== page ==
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Produced & Maintained by Idaho Mountain Express, Box 1013, Ketchum, ID 83340-1013 
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Copyright © 2002 Express Publishing Inc.
All Rights reserved. Reproduction in whole or in part in any form or medium without express written permission of Express Publishing Inc. is prohibited. 

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For the week of June 12 - 18, 2002

  News

Ketchum man recounts standoff with miffed moose


By GREG STAHL
Express Staff Writer

Marlin Miller discovered first-hand just how scary it is to be face-to-face with an angry bull moose.

"That was a terrifying experience," Miller, a Ketchum resident, said after a moose charged him and his dog near the Big Wood River last Wednesday morning. "I thought it had killed my dog."

While waiting for some automobile work to be done at Dean Tire and Automotive, Miller and his dog, Tundra, strolled toward the Big Wood River on a popular anglers’ access route across Highway 75. It was early morning, and the moose, apparently still bedded down, was surprised.

Miller dropped Tundra’s leash and dove into a cluster of willows.

"He must have been going 20 mph when he blew by me and flew after the dog," Miller said.

The dog ran toward the highway, but its leash snagged on some brush. Miller said the moose may have overshot the dog when the canine jerked to a halt. The dog freed itself, and Miller had a 10-minute stand-off with the moose.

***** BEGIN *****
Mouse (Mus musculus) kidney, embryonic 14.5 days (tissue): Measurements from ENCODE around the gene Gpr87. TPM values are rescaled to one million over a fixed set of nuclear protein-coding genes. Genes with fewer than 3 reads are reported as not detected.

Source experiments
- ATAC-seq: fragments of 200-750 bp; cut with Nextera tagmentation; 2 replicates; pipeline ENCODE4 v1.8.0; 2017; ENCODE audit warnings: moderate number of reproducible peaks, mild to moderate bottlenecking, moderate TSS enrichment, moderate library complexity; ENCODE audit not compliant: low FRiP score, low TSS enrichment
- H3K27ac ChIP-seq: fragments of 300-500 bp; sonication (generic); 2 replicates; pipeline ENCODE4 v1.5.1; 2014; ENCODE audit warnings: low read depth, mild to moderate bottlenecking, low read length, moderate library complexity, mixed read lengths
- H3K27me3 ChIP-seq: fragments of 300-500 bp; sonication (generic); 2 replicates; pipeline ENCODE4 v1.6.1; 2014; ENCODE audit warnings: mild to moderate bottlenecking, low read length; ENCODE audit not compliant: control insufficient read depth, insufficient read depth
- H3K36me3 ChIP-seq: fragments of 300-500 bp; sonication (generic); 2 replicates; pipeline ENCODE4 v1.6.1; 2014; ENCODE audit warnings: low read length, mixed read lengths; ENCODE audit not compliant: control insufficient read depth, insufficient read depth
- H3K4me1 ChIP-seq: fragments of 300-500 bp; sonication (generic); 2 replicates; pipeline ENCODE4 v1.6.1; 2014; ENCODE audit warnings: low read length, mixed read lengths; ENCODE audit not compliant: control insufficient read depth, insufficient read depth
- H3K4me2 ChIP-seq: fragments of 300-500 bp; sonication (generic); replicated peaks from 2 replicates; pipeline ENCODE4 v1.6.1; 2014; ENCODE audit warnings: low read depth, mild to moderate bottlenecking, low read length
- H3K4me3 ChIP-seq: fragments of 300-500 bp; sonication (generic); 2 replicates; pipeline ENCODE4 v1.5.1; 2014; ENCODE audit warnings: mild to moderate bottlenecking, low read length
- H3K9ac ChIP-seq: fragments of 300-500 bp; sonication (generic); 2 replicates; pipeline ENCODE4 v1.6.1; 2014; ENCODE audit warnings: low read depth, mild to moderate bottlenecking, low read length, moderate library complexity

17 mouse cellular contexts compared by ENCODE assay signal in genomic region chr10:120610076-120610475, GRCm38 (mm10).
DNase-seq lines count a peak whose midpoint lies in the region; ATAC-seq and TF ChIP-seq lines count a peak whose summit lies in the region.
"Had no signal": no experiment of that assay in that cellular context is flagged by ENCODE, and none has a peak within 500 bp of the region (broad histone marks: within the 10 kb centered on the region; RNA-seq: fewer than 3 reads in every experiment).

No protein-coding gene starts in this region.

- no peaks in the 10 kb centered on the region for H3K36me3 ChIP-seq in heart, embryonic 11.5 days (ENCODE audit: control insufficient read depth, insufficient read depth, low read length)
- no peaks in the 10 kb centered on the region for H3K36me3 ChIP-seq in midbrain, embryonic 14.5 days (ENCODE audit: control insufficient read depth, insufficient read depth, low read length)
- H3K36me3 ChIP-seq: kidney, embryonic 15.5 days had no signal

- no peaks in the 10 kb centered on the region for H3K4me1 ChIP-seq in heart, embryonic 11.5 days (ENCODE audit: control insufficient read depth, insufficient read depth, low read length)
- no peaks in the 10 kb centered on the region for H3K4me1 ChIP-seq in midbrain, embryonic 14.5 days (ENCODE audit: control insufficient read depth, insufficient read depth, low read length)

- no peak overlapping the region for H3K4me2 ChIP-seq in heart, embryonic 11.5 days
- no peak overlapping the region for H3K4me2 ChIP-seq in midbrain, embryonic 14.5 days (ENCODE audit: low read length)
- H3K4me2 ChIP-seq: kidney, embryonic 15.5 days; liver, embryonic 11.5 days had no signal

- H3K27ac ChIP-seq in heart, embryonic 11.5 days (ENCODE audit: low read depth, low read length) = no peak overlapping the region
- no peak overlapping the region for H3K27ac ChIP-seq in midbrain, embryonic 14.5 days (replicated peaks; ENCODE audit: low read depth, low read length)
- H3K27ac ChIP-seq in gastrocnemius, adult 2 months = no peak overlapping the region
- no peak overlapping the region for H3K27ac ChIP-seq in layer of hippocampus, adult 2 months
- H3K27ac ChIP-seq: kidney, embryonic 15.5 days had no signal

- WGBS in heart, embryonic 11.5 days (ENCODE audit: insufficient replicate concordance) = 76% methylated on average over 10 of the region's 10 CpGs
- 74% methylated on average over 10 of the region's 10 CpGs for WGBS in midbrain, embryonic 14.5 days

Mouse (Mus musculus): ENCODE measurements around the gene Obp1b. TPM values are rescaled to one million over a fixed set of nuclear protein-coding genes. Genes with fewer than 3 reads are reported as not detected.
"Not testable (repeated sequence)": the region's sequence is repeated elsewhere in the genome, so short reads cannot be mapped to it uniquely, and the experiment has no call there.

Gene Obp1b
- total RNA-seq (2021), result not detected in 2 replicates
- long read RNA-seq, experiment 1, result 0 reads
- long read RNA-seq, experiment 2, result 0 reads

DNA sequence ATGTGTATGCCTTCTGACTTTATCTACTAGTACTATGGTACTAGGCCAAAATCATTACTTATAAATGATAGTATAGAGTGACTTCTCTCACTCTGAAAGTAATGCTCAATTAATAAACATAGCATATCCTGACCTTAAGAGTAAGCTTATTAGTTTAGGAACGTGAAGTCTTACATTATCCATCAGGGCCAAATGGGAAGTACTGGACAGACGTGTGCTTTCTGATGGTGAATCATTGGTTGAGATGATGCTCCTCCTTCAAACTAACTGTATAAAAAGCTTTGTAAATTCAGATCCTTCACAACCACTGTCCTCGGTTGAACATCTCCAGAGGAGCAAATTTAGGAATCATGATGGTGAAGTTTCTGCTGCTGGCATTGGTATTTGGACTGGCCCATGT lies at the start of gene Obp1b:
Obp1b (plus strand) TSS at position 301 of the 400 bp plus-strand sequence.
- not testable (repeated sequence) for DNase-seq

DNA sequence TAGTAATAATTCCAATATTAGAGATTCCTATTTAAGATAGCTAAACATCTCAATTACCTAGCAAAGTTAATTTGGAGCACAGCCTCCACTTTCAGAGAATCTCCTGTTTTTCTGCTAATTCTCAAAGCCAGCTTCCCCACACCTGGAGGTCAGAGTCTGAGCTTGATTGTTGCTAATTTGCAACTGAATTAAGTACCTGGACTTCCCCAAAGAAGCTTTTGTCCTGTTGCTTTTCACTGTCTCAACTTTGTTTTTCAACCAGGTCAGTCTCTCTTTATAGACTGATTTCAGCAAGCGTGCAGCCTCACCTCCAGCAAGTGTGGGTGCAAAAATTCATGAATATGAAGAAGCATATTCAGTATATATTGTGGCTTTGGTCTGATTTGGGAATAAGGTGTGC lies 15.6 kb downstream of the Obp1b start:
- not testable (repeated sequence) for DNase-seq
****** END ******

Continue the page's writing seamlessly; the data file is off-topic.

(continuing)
"Cottonwoods are impossible to climb. I tried," he said.

Though Miller’s moose confrontation ended happily for man, man’s best friend and the bull moose, Idaho Department of Fish and Game Conservation Officer Lee Garwood said such encounters could become more common in the Wood River Valley.

A conservative guess of the valley’s moose population is 70 to 90 animals, he said.

"You don’t need to fear these wild animals, but you do need to respect them and be aware of your surroundings," Garwood said.

He said the presence of a dog probably triggered the moose’s charge last week.

"A moose looks at a dog like it’s a wolf. They’re mortal enemies," he said. "The only predators in North America for moose are wolves."

Additionally, wild animals rearing young can be particularly dangerous this time of year, Garwood said.

"The mothers are hyper-protective when they’re little like that. If you see an animal baby, call Fish and Game and let them take care of it," he said.

If you see a moose in the wild, give it the right-of-way and steer clear, Garwood said.

Additionally, if a moose charges while you are walking a dog, separate yourself from the dog. The dog will be able to seek cover, and the moose will probably leave you alone.

"Mr. Miller did everything he could do properly," Garwood said.

 


The Idaho Mountain Express is distributed free to residents and guests throughout the Sun Valley, Idaho resort area community. Subscribers to the Idaho Mountain Express will read these stories and others in this week's issue.